Sweden’s prime minister said Thursday that police have received several permit applications for the burning of religious texts in the country next week, and that he fears this may escalate tensions further with the Muslim world.
In his first public comments since the start of the Quran burning crisis that has severely strained Stockholm’s ties with Muslim nations, Prime Minister Ulf Kristersson told Swedish news agency TT he was “extremely concerned” about a new wave of desecrations.
“It’s the police that make those decisions, not me. If they (permits) are granted, we face a number of days with the obvious risk of serious things happening,” Kristersson told TT.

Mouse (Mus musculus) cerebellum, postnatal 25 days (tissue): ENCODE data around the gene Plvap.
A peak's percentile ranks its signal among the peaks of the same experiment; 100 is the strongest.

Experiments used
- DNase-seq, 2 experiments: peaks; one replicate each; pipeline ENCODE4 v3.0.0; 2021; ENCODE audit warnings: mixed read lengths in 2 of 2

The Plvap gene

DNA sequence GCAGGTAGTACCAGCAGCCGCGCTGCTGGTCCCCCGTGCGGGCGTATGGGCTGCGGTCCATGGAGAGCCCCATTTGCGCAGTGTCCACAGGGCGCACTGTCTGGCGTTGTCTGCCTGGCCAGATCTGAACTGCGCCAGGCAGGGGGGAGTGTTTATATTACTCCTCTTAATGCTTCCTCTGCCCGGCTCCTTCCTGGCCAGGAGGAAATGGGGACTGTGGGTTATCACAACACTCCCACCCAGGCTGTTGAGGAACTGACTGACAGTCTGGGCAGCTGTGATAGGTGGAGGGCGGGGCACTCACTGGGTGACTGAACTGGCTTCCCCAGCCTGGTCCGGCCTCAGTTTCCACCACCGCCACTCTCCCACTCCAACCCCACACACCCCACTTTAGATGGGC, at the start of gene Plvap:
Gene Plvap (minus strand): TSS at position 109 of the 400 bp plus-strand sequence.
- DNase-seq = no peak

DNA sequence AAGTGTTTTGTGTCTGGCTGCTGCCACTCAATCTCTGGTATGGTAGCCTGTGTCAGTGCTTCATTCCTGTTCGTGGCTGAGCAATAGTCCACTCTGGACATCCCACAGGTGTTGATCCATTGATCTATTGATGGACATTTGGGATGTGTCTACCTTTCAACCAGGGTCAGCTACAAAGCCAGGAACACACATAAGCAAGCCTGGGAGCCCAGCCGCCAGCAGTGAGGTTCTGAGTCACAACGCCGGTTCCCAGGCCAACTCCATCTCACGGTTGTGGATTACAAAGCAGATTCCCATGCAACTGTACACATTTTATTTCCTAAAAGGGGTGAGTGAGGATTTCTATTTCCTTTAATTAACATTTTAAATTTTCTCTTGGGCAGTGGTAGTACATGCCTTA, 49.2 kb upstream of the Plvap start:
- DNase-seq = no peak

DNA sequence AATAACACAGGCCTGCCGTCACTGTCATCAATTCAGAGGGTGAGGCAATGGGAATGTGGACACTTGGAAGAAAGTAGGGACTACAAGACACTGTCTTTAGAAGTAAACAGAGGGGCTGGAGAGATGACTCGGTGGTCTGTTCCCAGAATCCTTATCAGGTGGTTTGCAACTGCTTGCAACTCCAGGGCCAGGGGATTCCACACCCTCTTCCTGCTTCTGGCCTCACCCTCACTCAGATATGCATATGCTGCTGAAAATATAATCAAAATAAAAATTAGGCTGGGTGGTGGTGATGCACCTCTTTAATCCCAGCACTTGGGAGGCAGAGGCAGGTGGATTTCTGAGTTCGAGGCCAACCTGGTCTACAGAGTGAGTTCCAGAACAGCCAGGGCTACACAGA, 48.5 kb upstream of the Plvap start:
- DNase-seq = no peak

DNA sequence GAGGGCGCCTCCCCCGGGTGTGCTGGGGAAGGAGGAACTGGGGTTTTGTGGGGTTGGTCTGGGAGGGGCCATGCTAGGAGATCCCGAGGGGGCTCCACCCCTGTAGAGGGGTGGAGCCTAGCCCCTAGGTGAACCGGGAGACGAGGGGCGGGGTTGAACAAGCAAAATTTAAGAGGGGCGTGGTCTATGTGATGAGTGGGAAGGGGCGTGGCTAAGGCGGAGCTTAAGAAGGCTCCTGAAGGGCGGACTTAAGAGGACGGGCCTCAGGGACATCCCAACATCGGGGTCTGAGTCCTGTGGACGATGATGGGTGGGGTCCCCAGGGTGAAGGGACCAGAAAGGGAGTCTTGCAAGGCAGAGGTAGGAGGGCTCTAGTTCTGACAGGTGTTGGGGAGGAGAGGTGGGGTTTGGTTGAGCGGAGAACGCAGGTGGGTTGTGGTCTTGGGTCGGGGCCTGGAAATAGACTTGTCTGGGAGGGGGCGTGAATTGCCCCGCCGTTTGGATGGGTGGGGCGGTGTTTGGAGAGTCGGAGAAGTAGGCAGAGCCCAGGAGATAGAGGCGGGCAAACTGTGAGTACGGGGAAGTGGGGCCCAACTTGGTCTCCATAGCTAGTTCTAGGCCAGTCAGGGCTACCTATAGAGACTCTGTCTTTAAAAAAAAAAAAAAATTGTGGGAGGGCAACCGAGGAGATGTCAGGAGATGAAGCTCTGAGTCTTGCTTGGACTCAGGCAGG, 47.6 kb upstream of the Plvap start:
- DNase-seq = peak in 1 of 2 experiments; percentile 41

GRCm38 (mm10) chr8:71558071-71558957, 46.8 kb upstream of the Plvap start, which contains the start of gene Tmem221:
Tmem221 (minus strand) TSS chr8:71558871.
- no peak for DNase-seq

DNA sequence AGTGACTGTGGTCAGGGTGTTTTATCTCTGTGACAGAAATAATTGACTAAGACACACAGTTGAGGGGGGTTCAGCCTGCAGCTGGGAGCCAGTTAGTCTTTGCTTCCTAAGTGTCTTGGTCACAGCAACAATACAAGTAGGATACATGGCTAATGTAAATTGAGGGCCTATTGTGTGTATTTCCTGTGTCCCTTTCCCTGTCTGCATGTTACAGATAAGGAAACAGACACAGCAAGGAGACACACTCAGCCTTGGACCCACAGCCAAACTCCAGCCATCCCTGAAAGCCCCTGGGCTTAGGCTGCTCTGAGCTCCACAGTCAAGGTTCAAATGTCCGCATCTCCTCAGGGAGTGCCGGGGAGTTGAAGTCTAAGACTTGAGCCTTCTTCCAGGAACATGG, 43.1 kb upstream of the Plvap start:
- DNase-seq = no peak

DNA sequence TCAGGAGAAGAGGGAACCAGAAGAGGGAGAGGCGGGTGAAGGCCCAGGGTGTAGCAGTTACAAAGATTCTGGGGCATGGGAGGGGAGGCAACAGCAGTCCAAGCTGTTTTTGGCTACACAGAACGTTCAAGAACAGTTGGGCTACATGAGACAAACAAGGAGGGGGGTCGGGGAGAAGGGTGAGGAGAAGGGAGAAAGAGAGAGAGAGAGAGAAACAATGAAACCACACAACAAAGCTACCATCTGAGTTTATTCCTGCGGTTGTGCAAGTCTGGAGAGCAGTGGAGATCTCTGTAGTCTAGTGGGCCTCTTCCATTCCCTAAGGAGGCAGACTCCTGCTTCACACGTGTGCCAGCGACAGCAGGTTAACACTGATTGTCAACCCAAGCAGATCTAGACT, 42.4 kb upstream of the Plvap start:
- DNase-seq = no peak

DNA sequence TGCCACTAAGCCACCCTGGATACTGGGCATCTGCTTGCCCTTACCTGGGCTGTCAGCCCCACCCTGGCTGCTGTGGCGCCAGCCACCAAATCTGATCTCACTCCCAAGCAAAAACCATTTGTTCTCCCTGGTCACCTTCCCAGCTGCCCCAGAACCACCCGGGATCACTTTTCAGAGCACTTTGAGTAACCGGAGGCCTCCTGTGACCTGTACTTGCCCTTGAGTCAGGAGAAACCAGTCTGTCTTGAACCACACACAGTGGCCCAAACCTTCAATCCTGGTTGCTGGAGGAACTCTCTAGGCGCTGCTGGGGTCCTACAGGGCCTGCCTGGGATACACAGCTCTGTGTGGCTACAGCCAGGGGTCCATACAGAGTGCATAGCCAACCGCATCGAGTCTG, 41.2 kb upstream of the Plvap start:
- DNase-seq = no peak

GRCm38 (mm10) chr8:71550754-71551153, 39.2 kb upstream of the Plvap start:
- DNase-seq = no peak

A recent string of public Quran desecrations by a handful of anti-Islam activists in Sweden – and more recently in neighboring Denmark – has sparked angry demonstrations in Muslim countries.
Sweden does not have a law specifically prohibiting the burning or desecration of the Quran or other religious texts. The right to hold public demonstrations is valued and protected by the Swedish Constitution. Police generally give permission based on whether they believe a public gathering can be held without major disruptions or risks to public safety.